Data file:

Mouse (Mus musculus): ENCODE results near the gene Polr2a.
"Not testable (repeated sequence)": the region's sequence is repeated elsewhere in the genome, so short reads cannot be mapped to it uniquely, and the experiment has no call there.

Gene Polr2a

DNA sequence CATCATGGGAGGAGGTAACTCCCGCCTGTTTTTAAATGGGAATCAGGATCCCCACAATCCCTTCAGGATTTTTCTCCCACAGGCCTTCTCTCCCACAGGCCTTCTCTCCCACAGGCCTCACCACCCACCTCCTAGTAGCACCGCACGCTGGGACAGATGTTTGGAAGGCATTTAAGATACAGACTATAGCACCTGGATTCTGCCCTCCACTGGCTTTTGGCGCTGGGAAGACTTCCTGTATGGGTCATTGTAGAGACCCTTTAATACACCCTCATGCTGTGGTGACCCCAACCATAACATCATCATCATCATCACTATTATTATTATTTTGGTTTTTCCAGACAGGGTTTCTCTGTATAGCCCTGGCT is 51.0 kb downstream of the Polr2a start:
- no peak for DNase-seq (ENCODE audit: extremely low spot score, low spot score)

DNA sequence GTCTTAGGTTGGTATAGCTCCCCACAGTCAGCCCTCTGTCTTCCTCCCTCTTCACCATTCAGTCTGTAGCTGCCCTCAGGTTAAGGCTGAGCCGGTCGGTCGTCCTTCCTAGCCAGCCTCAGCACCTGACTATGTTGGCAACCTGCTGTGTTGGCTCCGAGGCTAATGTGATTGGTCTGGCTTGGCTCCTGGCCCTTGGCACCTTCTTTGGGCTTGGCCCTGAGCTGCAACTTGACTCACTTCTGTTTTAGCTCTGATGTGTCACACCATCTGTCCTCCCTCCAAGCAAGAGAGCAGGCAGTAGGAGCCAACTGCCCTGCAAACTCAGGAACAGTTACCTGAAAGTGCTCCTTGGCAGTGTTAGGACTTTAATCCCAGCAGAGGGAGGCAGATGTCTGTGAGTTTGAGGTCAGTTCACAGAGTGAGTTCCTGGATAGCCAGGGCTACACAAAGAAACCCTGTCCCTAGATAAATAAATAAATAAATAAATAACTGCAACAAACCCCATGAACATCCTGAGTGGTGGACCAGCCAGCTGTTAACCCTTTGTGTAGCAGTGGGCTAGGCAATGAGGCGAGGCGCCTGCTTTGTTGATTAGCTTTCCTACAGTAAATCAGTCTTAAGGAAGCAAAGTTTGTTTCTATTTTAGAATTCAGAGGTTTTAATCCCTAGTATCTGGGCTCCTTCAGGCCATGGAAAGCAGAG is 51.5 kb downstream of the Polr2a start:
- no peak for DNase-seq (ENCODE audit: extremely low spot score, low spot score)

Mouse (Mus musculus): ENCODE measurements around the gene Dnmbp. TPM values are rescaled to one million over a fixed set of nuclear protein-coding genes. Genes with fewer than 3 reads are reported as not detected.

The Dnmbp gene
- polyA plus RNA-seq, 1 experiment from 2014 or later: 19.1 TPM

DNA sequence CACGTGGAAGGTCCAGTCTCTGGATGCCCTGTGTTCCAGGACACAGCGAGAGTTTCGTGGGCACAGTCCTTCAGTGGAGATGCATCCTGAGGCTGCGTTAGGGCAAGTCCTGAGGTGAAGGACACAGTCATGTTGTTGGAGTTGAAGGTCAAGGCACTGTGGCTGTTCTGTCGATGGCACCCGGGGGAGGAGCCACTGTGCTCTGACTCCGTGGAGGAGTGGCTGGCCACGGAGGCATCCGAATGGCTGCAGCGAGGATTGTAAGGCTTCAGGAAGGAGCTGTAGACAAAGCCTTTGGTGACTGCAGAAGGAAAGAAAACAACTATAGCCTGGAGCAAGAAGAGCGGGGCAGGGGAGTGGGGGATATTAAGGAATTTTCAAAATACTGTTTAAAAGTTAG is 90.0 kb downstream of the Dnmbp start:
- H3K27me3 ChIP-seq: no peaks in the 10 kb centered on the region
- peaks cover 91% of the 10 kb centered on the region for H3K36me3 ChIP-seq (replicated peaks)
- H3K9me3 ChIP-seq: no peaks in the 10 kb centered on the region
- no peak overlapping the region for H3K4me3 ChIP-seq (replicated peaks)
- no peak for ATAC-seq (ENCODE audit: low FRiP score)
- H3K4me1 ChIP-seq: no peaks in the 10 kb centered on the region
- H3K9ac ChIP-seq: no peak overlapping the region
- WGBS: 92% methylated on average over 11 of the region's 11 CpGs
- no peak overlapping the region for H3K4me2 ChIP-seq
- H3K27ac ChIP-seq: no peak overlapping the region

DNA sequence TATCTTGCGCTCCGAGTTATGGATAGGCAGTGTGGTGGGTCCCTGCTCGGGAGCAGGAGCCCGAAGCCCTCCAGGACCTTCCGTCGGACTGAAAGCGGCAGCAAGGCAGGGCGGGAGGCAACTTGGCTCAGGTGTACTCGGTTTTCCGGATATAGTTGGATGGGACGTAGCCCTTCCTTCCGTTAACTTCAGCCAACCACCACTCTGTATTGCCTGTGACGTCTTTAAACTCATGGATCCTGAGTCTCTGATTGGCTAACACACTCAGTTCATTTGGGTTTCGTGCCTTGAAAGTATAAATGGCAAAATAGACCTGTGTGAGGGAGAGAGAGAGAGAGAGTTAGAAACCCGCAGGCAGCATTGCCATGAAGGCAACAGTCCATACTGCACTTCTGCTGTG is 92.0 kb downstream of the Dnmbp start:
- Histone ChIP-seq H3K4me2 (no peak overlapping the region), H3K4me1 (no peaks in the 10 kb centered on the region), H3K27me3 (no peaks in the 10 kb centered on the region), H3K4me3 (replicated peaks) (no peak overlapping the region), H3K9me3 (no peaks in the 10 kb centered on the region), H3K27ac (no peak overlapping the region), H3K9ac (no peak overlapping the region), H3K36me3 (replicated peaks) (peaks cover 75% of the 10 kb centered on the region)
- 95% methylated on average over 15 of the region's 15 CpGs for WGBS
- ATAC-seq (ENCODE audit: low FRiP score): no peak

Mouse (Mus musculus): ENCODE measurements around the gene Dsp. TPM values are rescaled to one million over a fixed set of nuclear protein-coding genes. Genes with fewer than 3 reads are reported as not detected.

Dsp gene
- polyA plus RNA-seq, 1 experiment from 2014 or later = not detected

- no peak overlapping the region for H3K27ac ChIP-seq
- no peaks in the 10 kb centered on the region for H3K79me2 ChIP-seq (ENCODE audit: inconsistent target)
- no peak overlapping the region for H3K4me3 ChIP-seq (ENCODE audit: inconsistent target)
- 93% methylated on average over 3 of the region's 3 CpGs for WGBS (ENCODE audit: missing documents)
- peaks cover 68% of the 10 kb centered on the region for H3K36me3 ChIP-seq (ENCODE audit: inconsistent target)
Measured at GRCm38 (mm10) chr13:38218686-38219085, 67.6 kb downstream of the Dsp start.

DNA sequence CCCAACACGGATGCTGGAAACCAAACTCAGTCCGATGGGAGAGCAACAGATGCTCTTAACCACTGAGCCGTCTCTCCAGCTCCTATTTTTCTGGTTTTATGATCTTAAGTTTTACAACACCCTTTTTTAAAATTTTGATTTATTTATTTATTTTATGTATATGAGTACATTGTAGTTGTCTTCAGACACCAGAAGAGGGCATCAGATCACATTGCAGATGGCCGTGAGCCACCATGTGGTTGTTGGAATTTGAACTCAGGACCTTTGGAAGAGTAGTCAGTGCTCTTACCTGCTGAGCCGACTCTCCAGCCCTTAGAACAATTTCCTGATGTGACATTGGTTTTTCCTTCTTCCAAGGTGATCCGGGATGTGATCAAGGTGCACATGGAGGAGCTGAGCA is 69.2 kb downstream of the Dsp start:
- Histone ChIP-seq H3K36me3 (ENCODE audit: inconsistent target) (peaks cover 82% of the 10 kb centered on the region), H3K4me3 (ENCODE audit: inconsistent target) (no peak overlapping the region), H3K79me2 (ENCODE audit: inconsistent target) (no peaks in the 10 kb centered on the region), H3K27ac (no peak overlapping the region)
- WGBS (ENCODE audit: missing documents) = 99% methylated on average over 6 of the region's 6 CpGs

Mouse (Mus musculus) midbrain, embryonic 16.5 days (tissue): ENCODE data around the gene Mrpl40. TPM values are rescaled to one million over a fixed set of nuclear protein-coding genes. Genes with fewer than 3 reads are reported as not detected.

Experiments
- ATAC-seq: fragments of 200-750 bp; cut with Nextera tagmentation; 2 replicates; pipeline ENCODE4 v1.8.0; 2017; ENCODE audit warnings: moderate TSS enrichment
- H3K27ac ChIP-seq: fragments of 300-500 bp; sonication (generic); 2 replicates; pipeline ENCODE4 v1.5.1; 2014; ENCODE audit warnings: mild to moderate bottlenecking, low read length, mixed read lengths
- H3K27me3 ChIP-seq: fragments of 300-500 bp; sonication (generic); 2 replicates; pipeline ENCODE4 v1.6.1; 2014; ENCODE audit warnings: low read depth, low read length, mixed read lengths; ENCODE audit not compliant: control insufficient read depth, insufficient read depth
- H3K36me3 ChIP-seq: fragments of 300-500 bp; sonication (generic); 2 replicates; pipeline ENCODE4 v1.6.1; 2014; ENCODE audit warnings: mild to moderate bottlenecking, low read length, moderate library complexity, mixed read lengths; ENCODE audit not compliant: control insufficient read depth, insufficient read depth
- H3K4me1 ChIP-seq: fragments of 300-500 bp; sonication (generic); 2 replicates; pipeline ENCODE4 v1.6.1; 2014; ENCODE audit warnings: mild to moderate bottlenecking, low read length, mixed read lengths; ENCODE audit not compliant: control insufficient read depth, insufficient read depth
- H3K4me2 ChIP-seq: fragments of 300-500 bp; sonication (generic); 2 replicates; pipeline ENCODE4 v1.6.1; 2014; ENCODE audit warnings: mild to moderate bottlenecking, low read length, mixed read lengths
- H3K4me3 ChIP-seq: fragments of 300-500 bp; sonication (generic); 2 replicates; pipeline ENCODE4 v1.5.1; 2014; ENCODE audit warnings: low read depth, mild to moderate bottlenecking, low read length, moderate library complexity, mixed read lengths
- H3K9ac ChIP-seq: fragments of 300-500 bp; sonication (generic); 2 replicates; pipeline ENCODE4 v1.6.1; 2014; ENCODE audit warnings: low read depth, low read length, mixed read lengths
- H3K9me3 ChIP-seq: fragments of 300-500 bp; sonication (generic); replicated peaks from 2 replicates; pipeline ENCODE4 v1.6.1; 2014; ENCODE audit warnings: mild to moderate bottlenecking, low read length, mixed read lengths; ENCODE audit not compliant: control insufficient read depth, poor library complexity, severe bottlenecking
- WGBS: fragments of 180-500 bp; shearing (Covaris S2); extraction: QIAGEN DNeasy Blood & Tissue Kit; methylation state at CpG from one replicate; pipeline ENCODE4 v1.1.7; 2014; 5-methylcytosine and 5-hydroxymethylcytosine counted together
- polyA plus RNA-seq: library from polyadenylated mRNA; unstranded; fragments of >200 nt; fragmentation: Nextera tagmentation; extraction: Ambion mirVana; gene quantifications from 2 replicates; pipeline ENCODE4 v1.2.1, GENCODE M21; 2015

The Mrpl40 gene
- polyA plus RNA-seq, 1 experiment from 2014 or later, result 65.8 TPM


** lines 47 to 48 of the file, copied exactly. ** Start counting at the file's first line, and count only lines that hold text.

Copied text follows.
- H3K9ac ChIP-seq: fragments of 300-500 bp; sonication (generic); 2 replicates; pipeline ENCODE4 v1.6.1; 2014; ENCODE audit warnings: low read depth, low read length, mixed read lengths
- H3K9me3 ChIP-seq: fragments of 300-500 bp; sonication (generic); replicated peaks from 2 replicates; pipeline ENCODE4 v1.6.1; 2014; ENCODE audit warnings: mild to moderate bottlenecking, low read length, mixed read lengths; ENCODE audit not compliant: control insufficient read depth, poor library complexity, severe bottlenecking